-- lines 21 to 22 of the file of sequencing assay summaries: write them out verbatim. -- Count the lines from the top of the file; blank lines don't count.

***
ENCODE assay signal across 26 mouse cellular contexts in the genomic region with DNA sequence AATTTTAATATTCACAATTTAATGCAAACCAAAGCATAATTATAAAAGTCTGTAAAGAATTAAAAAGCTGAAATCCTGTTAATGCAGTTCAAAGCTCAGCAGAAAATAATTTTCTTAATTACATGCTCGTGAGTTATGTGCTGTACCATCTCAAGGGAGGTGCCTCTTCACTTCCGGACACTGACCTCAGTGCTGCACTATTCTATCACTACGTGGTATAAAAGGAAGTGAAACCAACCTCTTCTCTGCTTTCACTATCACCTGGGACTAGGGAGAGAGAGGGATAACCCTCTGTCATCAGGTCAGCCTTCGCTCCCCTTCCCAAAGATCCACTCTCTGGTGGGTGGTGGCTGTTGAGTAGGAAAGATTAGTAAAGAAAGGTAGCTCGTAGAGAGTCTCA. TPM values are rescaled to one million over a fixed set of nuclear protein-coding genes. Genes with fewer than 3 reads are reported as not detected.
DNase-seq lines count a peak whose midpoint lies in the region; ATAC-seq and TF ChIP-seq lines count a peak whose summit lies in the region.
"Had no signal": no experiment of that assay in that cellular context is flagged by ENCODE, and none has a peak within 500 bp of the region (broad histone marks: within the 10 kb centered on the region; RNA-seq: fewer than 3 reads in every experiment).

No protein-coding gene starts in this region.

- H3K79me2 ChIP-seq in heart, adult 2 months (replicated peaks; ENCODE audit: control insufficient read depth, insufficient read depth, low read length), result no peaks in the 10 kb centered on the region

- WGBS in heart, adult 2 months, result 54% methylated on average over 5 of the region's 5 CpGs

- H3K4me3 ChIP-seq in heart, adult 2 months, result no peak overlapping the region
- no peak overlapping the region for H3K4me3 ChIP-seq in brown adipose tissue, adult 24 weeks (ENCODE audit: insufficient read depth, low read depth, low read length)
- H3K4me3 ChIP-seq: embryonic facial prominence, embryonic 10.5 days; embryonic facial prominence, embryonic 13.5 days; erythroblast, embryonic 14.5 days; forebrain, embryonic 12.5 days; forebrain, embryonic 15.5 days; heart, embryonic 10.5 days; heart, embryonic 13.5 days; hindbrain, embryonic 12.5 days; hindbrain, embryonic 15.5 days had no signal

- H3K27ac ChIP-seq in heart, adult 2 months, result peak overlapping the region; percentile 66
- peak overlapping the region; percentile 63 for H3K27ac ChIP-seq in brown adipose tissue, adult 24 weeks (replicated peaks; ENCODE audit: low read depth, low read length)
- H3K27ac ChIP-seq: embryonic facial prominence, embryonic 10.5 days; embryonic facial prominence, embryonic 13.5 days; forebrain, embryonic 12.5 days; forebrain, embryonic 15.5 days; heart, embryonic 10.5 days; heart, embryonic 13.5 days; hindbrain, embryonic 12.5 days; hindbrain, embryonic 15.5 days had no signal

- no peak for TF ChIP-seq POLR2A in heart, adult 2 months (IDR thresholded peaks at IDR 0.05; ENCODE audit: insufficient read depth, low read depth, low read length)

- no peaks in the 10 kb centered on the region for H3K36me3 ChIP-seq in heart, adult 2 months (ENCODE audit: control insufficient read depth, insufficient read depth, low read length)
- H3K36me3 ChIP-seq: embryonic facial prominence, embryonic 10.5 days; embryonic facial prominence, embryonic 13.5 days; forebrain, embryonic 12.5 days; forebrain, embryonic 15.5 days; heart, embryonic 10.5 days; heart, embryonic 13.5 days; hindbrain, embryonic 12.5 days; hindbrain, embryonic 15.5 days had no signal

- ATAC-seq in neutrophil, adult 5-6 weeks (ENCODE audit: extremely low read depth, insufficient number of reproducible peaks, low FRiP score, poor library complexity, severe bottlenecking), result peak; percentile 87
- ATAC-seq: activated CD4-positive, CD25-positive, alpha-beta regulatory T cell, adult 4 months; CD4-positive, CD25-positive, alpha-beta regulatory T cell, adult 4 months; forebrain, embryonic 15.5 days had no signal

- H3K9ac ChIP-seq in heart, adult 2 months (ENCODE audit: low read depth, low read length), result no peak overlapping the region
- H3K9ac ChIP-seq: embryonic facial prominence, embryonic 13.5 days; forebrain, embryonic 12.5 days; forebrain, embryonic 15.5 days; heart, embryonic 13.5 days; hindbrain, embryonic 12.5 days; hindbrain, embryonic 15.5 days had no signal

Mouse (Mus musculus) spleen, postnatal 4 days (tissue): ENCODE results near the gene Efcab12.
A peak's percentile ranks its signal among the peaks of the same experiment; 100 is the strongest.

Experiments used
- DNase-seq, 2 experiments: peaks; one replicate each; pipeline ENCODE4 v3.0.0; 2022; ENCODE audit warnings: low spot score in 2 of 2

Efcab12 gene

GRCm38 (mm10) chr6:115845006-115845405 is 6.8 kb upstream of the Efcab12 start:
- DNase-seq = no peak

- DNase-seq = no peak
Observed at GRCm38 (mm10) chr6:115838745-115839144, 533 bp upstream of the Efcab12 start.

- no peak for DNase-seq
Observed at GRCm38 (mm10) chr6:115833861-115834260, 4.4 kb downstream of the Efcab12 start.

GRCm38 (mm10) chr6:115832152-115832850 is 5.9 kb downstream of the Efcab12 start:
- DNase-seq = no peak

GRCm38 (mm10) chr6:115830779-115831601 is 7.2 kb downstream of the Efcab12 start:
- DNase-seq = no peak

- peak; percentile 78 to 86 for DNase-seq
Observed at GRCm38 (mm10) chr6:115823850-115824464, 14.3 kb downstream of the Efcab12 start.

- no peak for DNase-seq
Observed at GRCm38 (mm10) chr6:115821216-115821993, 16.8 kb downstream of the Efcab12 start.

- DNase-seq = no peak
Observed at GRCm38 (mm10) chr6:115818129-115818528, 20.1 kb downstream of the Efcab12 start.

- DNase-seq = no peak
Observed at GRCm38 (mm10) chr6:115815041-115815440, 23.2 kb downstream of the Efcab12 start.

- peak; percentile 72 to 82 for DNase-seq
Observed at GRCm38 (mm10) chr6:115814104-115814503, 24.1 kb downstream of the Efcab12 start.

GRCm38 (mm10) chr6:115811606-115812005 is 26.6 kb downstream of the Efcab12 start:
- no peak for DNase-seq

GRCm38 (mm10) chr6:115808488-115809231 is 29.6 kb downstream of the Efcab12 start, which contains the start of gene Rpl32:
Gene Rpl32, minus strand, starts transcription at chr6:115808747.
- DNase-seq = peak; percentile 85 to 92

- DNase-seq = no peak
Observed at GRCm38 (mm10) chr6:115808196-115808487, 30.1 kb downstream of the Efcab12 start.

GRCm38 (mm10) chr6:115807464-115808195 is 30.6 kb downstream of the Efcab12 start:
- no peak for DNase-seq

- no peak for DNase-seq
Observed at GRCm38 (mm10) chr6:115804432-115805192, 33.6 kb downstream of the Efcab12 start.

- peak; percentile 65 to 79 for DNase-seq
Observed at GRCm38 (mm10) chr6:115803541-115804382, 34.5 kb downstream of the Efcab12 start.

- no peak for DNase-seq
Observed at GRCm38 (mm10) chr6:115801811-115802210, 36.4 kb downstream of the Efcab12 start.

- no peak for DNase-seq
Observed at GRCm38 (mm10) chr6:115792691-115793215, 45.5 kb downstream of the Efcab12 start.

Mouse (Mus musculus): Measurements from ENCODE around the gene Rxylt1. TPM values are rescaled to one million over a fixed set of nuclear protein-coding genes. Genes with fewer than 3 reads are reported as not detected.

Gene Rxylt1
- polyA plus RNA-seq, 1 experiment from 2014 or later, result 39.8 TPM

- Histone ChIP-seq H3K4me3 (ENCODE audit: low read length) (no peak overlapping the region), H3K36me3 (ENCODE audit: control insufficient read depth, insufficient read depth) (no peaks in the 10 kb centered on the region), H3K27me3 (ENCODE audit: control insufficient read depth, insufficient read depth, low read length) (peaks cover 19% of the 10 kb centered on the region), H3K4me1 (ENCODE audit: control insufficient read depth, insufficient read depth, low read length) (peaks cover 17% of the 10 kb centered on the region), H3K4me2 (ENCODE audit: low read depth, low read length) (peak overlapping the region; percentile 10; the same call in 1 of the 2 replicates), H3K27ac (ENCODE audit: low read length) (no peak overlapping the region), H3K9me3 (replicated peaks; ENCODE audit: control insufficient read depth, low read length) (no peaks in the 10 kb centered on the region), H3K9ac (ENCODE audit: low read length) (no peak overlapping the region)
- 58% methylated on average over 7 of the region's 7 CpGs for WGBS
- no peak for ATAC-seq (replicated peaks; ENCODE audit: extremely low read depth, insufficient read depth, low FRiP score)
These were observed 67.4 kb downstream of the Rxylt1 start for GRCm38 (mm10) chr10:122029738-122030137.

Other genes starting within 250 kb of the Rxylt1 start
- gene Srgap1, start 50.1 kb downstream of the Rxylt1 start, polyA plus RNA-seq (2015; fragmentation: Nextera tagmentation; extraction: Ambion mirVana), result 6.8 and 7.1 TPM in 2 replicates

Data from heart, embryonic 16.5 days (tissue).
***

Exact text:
A peak's percentile ranks its signal among the peaks of the same experiment; 100 is the strongest.

Experiments used